Tuesday, March 8, 2011
Embattled Senate Majority Leader Scott Bundgaard, who faces calls to step down because of an altercation with his ex-girlfriend, had a brief and tumultuous marriage five years ago to a woman who left him during their honeymoon after seeking police assistance.
Bundgaard and Anne Harwell, an artist and granddaughter of late Detroit Tigers Hall of Fame broadcaster Ernie Harwell, were honeymooning in Kona, Hawaii, when she called police on April 8, 2006, saying she needed help.
Harwell, in a police report, told a dispatcher that she was afraid of her male companion and that she wanted police to escort her to the couple's vacation rental so she could retrieve her personal items, Hawaii police Lt. Randy Ishii told The Arizona Republic.
After retrieving her belongings, Harwell left Bundgaard and returned to Georgia, where she lived at the time. Five days later, she filed to have the marriage annulled in Maricopa County Superior Court, records show.
Meanwhile, Senate Democrats are calling on Bundgaard to resign his seat in the wake of a fight with his now-ex-girlfriend on the side of a Phoenix freeway last month.
“Sen. Bundgaard is still in denial that he did anything wrong, even though we have police reports,” Sen. Paula Aboud of Tucson tells The Range. “At the very minimum, he needs to step down from leadership.”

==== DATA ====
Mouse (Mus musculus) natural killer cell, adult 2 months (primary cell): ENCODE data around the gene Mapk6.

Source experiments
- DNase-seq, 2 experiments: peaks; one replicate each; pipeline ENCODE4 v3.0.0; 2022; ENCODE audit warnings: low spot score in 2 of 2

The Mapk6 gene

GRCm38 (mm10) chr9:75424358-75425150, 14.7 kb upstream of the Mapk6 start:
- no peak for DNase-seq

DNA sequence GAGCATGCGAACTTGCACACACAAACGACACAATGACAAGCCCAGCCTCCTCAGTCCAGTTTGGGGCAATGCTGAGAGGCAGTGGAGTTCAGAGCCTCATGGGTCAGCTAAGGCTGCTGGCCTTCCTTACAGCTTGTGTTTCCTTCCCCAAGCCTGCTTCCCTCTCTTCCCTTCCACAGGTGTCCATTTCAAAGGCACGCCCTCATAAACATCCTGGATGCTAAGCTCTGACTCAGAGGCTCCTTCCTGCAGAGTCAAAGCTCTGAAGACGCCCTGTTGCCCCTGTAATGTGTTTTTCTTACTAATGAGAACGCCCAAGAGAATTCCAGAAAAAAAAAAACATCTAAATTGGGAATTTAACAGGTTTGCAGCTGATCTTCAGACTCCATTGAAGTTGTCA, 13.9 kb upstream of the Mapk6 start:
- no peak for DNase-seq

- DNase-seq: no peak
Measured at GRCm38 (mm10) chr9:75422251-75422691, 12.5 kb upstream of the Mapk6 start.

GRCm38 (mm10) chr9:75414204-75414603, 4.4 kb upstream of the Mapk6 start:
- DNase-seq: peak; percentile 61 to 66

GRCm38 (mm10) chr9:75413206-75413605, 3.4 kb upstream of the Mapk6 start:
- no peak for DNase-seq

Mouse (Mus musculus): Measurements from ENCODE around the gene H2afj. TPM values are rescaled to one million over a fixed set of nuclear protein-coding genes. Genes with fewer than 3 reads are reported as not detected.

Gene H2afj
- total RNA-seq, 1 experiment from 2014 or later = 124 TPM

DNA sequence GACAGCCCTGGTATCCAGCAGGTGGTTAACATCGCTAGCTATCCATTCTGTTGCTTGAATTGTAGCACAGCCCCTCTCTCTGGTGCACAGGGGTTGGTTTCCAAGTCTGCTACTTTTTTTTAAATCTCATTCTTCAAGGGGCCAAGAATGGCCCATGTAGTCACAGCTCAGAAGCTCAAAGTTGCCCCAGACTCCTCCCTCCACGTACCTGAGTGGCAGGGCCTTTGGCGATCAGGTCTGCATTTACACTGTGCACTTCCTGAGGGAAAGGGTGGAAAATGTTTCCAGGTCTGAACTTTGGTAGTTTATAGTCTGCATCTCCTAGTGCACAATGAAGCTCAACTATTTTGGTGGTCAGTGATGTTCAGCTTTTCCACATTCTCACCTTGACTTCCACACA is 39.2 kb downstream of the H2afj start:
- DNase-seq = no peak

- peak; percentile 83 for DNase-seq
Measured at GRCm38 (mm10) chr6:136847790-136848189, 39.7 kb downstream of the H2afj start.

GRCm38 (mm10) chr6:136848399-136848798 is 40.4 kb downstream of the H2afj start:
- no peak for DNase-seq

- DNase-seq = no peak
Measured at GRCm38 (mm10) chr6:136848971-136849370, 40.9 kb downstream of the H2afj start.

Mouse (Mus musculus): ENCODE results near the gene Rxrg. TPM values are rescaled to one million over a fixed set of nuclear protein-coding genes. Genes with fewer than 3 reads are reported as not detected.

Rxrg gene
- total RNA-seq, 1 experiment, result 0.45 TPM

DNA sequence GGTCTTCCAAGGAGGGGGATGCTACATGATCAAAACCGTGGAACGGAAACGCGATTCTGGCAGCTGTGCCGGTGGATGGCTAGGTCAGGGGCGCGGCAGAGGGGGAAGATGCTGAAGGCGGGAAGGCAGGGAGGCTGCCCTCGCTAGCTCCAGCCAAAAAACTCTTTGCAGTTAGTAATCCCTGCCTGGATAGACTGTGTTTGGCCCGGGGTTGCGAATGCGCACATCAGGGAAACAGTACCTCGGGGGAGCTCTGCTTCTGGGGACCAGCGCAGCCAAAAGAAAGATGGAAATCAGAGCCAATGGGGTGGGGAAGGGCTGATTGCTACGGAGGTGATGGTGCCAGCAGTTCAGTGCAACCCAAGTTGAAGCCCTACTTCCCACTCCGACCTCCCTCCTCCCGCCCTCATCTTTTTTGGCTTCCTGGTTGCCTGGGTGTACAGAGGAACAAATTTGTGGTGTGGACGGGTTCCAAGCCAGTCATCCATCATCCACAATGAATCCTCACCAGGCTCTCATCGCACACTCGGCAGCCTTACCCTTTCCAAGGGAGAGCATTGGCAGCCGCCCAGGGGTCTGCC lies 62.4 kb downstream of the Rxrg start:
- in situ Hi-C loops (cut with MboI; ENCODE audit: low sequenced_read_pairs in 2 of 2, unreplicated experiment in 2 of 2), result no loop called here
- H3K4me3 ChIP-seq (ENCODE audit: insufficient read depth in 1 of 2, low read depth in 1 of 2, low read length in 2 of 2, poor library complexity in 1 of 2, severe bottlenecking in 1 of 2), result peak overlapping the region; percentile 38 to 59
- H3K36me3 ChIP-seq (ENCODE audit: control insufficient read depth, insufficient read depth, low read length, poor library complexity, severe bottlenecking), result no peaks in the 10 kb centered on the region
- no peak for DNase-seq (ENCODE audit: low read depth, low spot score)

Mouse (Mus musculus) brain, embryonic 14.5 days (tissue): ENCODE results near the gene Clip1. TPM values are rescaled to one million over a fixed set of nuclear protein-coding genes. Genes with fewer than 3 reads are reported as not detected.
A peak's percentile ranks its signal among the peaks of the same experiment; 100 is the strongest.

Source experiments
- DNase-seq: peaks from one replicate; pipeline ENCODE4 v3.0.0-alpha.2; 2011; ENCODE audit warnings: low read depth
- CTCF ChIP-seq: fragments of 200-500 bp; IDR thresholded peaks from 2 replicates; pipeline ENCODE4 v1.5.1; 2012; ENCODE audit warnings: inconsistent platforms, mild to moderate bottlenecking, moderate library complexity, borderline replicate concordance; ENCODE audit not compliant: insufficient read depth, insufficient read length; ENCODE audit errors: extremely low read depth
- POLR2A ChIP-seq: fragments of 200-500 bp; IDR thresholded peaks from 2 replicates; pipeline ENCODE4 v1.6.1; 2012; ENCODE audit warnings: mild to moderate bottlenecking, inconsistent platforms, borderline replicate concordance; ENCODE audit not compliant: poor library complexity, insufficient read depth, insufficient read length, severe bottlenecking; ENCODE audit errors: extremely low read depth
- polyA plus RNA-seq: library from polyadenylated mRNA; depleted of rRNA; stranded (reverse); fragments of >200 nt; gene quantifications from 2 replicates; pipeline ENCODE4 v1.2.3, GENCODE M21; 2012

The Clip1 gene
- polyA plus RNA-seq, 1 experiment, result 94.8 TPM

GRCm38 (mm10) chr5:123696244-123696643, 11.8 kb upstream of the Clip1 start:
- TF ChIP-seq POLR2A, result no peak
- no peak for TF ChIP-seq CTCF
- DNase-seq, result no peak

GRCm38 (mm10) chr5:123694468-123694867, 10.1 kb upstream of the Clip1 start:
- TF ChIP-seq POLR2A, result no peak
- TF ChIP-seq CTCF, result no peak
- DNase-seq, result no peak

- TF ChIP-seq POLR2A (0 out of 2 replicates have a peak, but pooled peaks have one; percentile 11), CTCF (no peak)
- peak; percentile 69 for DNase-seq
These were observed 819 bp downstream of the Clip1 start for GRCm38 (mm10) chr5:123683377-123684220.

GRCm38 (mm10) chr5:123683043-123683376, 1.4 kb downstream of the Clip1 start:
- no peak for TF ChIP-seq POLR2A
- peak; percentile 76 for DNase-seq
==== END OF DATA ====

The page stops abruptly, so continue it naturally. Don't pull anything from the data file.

Aboud points out that former state Rep. Mark DeSimone stepped down from his legislative seat after he was arrested by police who responded to a domestic-violence call to his home, even though DeSimone denied the charges.
Bundgaard issued a statement saying he'd "clear my name as this issue works through the process, and as more information comes out."
But it's not just Democrats coming after Bundgaard. Republican Sen. Ron Gould told the Arizona Guardian that if his daughter had been with Bundgaard that night, he would have dealt with him in an “old-school” fashion.
Espresso Pundit declares that Bundgaard's political career is over:
Senators Gould and Crandall have called for Bundgaard to step down as Majority Leader. That means it's over. Scott can try to hang on, but a Majority Leader has no institutional power. He serves at the pleasure of the caucus and if they no longer have confidence in him then he has to step down. Scott will figure that out later this week. He would be smart to exit with some grace and not force the caucus to vote him out.
Bundgaard supporters are claiming that Gould sees Bundgaard as a political competitor for a possible run at Trent Franks' seat. That's ridiculous. While Bundgaard my be able to complete his term and it's possible—but unlikely—that he could get re-elected*, there's not a snowball's chance that he's a viable Congressional candidate.
Footnote: If Bundgaard runs for re-election, Harper will take him out. They despise each other and the only reason Harper left the Senate was that he was term limited. Absent the term limit issue, Harper probably would have defeated Bundgaard in a head-to-head match up in 2010. But I can't imagine Bundgaard beating Harper now.